Punch Drunk Wonderland

Overvaluing The Rookie Class

As anyone can tell you who is a fantasy diehard one of the most difficult things to do is put a value and a draft price on young players who have yet to play a professional football game. If general managers in the NFL that are being paid exorbitant amounts of money can regularly miss on college prospects, how is the average fantasy football owner supposed to nail a high percentage of their draft choices when it comes to drafting rookies? There are countless things to be considered when drafting a rookie at any position. There is college tape, scouting reports, as well as combine results that can be reviewed and researched extensively, but an impressive college resume and respectable combine results can only take you so far in the NFL. There are many factors that can outweigh a successful college career, or an impressive combine. If a player is drafted to a weak or below average team their opportunity for any immediate success will be limited, or if they are buried on the depth chart behind talented veterans it may take an injury before a rookie is given any sort of chance to succeed. There is also the possibility they end up playing for the one of many coaches or offensive coordinators who essentially doesn’t trust rookies. Despite having a high draft grade or being an early draft selection they will have difficulty succeeding anytime soon, and let’s be honest even dynasty players can’t be looking more than three or four years ahead regardless of playing in a dynasty format.

Despite 2014 being a historically productive year for rookie wide receivers only five made it into the top 50 in receiving yards, Odell Beckham, Jr. (1305), Mike Evans (1051), Kelvin Benjamin (1008), Sammy Watkins (982), and Jordan Matthews (872), did just that, with honorable mention going to both Jarvis Landry who finished 54th overall with 758 yards, and Brandin Cooks who almost certainly would have approached 1000 yards receiving if not for sustaining a season ending injury in week 11.

The running back class fared much better than the wide receivers and essentially any other position for that matter, with six running backs finishing in the top 30 in rushing. Jeremy Hill (1124/5.1ypc), Tre Mason (765/4.3ypc), Andre Williams (721/3.3ypc), Terrence West (673/3.9ypc), Isaiah Crowell (607/4.1ypc), and Branden Oliver (582/3.6ypc) all enjoyed successful rookie campaigns. There was a total of nine running backs that finished the season in the top 40, with Bishop Sankey (569/3.7ypc), Jerick McKinnon (538/4.8ypc), and Alfred Blue (528/3.1ypc) finishing 33rd, 35th, and 37th in rushing respectively.

The fantasy success for rookies on offense pretty much ends with the running backs though, traditionally rookie quarterbacks and rookie tightends struggle in their inaugural season, and 2014 was no exception. Last season only four rookie quarterbacks passed for over 1000 yards, Derek Carr (3270/21TD’s), Teddy Bridgewater (2919/14TD’s), Blake Bortles (2908/11TD’s), and Zach Mettenberger (1412/8TD’s), combing collectively for only 54 passing TD’s and 48 interceptions. Rookie tightend’s are usually the least productive offensive position for fantasy owners, with last year’s group being no exception, the top 10 rookie tightend’s combined for a mere 134 receptions, and 1353 receiving yards. Jace Amaro led the pack with a modest 38 receptions for 345 yards and 2 touchdowns in what can only be described as an ineffective rookie season.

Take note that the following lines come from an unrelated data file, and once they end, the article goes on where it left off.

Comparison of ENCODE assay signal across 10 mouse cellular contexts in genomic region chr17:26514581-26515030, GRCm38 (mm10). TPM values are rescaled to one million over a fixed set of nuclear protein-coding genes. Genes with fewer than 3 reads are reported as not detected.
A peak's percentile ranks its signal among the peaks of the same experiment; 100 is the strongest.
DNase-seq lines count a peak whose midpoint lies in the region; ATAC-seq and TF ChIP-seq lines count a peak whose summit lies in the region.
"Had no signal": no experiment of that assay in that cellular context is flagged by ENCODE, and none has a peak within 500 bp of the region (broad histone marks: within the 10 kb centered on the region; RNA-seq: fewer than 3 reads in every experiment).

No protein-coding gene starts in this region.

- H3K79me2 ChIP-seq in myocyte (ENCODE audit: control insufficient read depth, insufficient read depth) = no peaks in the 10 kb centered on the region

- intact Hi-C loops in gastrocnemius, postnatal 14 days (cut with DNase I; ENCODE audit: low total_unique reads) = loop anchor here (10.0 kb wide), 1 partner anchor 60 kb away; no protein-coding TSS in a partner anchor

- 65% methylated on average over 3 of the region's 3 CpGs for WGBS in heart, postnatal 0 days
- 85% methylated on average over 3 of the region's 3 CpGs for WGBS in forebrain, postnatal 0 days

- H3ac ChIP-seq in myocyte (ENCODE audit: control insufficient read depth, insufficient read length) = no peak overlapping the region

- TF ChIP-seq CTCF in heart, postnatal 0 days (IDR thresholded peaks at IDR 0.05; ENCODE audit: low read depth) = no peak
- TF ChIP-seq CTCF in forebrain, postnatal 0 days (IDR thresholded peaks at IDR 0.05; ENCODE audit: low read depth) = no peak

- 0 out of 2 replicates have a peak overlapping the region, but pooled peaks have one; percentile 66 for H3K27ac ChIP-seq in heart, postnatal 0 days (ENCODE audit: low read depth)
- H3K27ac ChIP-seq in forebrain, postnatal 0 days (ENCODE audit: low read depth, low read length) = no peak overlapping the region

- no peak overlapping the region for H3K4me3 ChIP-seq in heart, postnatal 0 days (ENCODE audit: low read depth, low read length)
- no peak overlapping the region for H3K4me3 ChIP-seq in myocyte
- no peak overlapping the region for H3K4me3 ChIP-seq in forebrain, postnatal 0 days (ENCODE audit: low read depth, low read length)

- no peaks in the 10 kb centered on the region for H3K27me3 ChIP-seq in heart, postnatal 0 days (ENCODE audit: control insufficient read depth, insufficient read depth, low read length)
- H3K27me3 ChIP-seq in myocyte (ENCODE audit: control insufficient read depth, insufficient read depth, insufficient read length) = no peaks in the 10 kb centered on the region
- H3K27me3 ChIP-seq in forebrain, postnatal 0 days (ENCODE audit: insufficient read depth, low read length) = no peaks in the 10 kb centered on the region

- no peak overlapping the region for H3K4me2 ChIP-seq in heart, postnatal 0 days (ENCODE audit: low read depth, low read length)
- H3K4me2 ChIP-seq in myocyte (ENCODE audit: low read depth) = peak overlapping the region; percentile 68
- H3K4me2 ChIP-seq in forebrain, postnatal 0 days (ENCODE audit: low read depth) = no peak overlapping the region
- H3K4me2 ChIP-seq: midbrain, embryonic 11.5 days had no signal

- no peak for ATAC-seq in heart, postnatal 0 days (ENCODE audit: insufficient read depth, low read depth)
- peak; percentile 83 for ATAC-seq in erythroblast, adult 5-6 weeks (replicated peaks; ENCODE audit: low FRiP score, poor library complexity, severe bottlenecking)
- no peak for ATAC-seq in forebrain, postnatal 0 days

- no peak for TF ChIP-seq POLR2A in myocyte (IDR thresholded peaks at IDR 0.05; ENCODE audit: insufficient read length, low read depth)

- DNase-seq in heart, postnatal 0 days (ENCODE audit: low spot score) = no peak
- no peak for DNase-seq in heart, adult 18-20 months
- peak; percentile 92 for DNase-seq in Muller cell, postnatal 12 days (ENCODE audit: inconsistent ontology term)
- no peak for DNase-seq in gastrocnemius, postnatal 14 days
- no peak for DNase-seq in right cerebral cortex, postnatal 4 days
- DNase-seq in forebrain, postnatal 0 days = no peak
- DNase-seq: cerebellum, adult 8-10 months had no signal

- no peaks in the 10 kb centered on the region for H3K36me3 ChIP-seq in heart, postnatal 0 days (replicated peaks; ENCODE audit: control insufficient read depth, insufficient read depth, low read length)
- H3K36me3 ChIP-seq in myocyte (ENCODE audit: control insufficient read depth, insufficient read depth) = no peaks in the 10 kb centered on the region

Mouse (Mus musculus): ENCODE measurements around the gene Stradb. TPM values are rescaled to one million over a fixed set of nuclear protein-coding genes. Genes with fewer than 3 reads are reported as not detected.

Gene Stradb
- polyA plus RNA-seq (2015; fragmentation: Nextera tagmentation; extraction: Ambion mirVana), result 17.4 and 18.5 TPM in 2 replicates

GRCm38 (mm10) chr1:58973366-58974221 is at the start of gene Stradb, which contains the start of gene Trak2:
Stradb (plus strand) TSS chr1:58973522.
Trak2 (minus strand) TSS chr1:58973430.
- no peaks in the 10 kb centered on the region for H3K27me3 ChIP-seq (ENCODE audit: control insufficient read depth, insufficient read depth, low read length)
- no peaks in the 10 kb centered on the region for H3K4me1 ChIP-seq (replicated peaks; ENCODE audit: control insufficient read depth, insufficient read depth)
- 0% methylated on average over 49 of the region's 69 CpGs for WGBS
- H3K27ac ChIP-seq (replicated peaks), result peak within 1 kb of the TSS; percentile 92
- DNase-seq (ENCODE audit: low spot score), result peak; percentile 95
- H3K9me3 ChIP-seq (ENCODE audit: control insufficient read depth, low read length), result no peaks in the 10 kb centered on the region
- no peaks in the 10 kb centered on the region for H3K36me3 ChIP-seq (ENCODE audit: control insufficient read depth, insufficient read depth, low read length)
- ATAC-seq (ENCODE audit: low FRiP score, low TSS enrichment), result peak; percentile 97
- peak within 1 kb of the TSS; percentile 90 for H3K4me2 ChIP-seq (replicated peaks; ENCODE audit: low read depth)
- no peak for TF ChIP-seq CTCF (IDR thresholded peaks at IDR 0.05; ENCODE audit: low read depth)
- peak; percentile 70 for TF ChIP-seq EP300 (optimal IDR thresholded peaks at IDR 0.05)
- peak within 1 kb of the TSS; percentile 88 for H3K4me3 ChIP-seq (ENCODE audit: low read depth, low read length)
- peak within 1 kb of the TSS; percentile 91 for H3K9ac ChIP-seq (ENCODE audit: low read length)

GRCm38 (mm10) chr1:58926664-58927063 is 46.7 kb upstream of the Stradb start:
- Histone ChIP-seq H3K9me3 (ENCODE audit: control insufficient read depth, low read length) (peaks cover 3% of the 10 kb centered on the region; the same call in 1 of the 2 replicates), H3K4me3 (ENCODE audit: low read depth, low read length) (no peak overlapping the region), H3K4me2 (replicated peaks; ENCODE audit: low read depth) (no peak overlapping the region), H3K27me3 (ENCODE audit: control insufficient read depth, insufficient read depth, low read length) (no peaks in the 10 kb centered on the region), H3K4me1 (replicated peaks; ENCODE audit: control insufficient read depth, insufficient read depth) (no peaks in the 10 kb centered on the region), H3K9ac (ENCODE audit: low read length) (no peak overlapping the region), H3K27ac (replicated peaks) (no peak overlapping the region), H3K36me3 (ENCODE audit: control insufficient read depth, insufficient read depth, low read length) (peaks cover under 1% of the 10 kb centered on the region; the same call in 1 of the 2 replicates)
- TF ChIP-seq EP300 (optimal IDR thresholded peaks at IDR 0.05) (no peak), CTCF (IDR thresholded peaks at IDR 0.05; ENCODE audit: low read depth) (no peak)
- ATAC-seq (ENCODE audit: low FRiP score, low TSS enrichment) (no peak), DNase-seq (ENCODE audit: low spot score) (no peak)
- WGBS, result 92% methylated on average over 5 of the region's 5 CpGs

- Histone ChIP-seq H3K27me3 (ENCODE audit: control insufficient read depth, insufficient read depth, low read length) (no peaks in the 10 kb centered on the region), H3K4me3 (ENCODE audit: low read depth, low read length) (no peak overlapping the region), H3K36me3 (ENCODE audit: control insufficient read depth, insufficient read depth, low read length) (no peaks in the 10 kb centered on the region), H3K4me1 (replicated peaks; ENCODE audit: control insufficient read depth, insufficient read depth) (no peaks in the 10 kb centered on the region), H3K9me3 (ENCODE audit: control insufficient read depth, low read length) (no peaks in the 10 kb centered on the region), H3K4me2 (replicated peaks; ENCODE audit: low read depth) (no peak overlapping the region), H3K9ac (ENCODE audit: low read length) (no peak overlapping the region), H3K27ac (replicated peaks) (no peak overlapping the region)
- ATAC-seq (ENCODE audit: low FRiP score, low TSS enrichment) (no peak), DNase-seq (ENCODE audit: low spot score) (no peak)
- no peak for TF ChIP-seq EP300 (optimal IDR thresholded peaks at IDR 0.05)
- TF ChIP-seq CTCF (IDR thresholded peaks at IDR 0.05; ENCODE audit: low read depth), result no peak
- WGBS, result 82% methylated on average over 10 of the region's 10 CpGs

There isn’t a great deal of success to be had on the defensive side of the ball either for rookies, with only five defensive players exceeding the 80 tackle mark in the 2014 season, CJ Mosley (89 Solo, 44 Assists), Preston Brown (66 Solo, 43 Assists), Chris Borland (84 Solo, 24 Assists), Telvin Smith (72 Solo, 32 Assists), & Ha Ha Clinton Dix (65 Solo, 27 Assists), were the rookie tackle leaders. There were no rookies that reached double digit sacks either last season, with Aaron Donald leading the way with 9. The top 10 rookie sack leaders combined for 47 sacks, with only three players exceeding five sacks. This pattern of minimal production for rookies did not change for the defensive backs either, not one rookie reached five interceptions, and the top 10 interception leaders combined for only 17 interceptions collectively. Of those 17 interceptions only 11 were made by Safeties and cornerbacks.

Despite the allure of drafting and starting rookie fantasy players, the numbers show that it rarely pays off. Dominant rookie seasons such as Odell Beckham displayed in 2014 are few and far between, so don’t get caught up in last year’s stats when drafting 2015 rookies.

Martzy About Martzy
New to PDW, Martzy is a content contributor who focuses on IDP, dynasty, and draft strategies. He's been a participant in our PDW Getting Defensive Mocks and has been quick to offer excellent insights.

css.php